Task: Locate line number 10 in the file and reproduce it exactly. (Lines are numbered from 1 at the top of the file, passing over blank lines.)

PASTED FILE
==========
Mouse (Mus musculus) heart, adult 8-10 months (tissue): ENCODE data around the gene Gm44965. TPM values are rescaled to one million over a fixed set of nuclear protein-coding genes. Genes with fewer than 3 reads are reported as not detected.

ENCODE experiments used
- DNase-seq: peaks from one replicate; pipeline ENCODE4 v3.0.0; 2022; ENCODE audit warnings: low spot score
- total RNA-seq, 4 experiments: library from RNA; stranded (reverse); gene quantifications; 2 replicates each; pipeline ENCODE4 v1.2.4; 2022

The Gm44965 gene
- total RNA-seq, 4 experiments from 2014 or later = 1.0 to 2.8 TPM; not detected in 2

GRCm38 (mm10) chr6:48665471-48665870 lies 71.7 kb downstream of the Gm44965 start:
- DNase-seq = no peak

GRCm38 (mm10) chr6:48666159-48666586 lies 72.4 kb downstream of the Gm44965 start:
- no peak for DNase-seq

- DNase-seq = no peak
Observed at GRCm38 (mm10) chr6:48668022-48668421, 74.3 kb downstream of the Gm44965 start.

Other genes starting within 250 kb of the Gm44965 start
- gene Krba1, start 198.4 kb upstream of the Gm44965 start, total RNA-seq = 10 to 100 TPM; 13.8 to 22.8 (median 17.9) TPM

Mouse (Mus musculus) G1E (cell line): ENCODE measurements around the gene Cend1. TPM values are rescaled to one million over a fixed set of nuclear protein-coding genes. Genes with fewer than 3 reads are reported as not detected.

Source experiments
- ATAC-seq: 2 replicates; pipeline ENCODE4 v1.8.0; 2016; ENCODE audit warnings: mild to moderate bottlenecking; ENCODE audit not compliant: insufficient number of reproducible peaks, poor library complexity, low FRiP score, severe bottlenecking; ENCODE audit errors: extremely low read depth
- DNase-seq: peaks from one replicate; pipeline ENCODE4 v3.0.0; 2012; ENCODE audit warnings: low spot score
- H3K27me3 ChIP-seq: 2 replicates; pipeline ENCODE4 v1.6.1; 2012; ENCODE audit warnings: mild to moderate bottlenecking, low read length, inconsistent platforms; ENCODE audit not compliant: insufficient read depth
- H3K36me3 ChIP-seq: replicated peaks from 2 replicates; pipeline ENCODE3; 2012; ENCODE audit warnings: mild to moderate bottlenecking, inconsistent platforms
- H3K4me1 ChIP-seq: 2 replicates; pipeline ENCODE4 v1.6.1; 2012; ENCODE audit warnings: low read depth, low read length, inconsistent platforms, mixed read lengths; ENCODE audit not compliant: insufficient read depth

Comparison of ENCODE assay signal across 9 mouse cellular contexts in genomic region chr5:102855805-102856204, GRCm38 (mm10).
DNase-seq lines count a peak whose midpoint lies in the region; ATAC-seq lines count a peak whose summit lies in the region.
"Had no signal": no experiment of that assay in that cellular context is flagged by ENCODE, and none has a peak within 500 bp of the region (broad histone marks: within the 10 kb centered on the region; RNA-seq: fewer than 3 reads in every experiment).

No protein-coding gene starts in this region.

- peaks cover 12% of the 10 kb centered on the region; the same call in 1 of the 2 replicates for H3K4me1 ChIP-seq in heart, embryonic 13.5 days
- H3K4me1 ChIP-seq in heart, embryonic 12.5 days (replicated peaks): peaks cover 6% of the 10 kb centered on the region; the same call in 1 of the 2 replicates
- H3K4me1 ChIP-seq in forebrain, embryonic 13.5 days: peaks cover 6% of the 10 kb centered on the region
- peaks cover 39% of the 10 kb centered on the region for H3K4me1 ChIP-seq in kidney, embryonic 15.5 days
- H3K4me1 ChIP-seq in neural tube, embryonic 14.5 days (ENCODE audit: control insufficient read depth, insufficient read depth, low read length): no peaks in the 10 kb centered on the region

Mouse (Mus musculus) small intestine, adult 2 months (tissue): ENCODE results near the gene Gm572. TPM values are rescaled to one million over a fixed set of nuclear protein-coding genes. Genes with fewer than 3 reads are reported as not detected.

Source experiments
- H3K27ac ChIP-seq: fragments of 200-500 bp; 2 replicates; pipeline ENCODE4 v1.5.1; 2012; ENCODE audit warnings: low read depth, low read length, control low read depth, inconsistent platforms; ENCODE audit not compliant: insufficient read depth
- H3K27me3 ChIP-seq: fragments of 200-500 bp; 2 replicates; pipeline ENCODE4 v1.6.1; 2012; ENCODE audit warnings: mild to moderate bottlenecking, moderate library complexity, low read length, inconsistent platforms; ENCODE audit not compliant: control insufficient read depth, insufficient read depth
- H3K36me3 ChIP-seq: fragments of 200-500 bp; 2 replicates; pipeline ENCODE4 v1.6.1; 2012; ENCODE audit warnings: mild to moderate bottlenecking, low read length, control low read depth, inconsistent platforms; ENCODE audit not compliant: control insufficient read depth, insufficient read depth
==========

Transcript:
- no peak for DNase-seq